Study sheds light on fatty acid’s role in ‘chemobrain’ and multiple sclerosis
Medical experts have always known myelin, the protective coating of nerve cells, to be metabolically inert. A study led by The University of Texas MD Anderson Cancer Center has found that myelin is surprisingly dynamic, a discovery that has implications for treatment of multiple sclerosis and a type of myelin damage caused by some chemotherapy drugs, often referred to as “chemobrain.” Chemobrain can occur in up to 70 percent of patients receiving chemotherapy, leaving them with temporary and even permanent thinking and memory impairment.
Study findings were published in the March 23 online issue of the Journal of Clinical Investigation.
Myelin is comprised of fatty substances and proteins, and when wrapped around neural nerves such those found in the brain and spinal cord, allows electrical impulses to transmit quickly and efficiently along the nerve cells. Diseases such as multiple sclerosis occur when myelin is damaged, a process known as demyelination.
“We actually found that mature myelin is often damaged when cancer patients are treated with various types of chemotherapy drugs and is probably the most consistent manifestation of chemotherapy-induced neurotoxicity,” said Study Lead, Jian Hu, Ph.D., assistant professor of Cancer Biology. “Our study shows that mature myelin is a very dynamic material, particularly its lipid components, and it disproves a dogma held for decades, if not a century, that mature myelin is a very stable substance.”
Hu’s team shows that mature myelin lipids undergo rapid turnover and require an RNA-binding protein known as the quaking or Qki to perform normally. Qki depletion resulted in quick demyelination and gradual neurologic deficits when observed in mice.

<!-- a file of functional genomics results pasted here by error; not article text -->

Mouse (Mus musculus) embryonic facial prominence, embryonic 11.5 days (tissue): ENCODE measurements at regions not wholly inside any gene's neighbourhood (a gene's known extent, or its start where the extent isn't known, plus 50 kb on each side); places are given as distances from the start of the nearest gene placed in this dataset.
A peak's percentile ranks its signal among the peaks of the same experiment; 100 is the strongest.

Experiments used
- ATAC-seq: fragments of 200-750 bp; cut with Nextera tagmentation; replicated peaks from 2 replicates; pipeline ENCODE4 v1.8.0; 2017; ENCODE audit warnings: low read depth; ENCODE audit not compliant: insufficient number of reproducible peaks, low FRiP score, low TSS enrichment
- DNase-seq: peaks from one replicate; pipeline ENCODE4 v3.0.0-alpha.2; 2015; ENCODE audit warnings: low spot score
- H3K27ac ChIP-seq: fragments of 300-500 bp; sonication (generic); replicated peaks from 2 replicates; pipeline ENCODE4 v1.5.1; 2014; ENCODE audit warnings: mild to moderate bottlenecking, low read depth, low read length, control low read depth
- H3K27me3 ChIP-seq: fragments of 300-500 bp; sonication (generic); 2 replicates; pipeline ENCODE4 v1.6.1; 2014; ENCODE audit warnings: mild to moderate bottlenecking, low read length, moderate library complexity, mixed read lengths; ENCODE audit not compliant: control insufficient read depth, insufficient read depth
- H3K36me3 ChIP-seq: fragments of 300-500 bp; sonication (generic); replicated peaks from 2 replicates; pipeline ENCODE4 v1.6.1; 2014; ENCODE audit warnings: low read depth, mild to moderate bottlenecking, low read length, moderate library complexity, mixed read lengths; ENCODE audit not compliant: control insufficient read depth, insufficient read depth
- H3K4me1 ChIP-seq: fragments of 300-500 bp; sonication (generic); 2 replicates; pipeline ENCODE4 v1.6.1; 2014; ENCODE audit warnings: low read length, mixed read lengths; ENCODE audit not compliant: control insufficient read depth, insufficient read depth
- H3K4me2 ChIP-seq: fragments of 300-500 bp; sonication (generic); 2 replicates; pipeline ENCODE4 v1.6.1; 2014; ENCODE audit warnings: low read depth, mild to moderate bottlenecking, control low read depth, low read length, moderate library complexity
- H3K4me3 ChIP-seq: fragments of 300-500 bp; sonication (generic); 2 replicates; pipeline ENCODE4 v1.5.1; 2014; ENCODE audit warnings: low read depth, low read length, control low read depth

Significantly, Qki served as a co-activator of the neural signaling proteins called peroxisome proliferator-activated receptors (PPAR), which play a role in controlling transcription of lipid metabolism genes by working with their partners retinoid X receptors (RXRs). Hu’s team found that Qki interacts with a PPAR isoform called PPAR-beta and RXR-alpha to modulate this transcription, opening up a potential new approach to treating demyelination.
“Treatment of Qki-depleted mice with drugs like PPAR-beta or RXR-alpha agonists greatly alleviated neurological disability and extended survival durations,” said Hu. “Furthermore, a subset of lesions from patient samples with primary progressive multiple sclerosis were characterized by downregulation of key activities in lipid metabolism associated with Qki and PPAR-beta/RXR-alpha.”
Source: Read Full Article